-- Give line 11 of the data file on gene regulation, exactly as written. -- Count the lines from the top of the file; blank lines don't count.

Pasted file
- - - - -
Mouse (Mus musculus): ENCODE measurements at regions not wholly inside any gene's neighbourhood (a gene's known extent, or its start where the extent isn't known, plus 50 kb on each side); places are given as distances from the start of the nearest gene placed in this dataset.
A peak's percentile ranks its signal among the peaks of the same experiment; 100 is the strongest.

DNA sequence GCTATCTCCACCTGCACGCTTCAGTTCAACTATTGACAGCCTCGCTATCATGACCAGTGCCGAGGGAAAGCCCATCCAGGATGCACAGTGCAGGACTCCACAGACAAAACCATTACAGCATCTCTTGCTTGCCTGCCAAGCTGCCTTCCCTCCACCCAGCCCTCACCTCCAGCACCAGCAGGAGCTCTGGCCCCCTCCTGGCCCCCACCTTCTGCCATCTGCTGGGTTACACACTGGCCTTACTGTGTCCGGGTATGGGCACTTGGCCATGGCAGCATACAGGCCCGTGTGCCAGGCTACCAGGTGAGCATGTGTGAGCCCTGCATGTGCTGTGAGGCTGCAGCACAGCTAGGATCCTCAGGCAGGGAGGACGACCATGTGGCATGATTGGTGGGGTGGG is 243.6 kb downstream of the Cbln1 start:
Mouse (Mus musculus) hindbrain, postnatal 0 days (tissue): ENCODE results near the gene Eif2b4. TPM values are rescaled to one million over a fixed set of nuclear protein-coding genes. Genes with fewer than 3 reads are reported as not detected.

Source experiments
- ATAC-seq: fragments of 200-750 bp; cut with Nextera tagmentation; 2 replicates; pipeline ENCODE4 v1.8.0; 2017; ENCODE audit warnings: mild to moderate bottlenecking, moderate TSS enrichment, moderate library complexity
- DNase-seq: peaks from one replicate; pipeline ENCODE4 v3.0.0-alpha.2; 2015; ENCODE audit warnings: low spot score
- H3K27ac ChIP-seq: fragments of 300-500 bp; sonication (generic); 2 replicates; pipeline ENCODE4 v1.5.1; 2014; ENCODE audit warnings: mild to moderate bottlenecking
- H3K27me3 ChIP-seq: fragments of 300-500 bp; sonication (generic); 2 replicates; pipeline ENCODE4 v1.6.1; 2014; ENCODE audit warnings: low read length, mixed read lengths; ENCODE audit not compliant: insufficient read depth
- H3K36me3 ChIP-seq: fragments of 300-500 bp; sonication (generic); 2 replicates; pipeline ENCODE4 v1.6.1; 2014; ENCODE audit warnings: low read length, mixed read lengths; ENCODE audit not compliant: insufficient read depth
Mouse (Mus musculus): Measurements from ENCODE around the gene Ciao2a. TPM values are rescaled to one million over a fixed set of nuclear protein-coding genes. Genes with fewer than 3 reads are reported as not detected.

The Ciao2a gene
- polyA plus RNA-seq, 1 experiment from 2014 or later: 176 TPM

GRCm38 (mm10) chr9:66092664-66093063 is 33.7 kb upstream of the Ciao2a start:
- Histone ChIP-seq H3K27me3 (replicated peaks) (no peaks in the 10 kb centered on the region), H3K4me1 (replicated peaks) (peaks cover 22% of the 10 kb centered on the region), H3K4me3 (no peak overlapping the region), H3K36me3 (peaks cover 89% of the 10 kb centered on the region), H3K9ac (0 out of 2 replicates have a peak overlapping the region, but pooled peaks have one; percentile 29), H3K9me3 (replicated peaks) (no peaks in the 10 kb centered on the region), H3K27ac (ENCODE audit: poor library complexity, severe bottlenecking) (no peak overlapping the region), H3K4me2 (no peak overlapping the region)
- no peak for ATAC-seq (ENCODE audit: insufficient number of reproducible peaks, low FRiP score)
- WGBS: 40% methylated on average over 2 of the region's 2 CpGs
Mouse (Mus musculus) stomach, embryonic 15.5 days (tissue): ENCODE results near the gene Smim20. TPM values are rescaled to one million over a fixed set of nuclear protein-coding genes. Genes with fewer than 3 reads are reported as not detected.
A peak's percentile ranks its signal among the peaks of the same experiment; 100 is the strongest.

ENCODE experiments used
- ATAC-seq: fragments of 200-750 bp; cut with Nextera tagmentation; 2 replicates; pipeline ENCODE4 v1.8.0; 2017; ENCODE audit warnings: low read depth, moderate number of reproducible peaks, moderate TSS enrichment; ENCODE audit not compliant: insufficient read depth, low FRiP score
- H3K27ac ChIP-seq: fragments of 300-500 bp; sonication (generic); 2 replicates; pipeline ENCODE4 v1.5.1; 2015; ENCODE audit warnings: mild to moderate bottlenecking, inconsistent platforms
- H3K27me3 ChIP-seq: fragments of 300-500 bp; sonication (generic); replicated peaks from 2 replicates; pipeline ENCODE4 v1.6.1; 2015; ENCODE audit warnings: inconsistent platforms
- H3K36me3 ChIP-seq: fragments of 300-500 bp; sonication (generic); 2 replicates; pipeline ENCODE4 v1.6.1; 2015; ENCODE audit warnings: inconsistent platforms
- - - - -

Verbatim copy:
Mouse (Mus musculus): Measurements from ENCODE around the gene Ciao2a. TPM values are rescaled to one million over a fixed set of nuclear protein-coding genes. Genes with fewer than 3 reads are reported as not detected.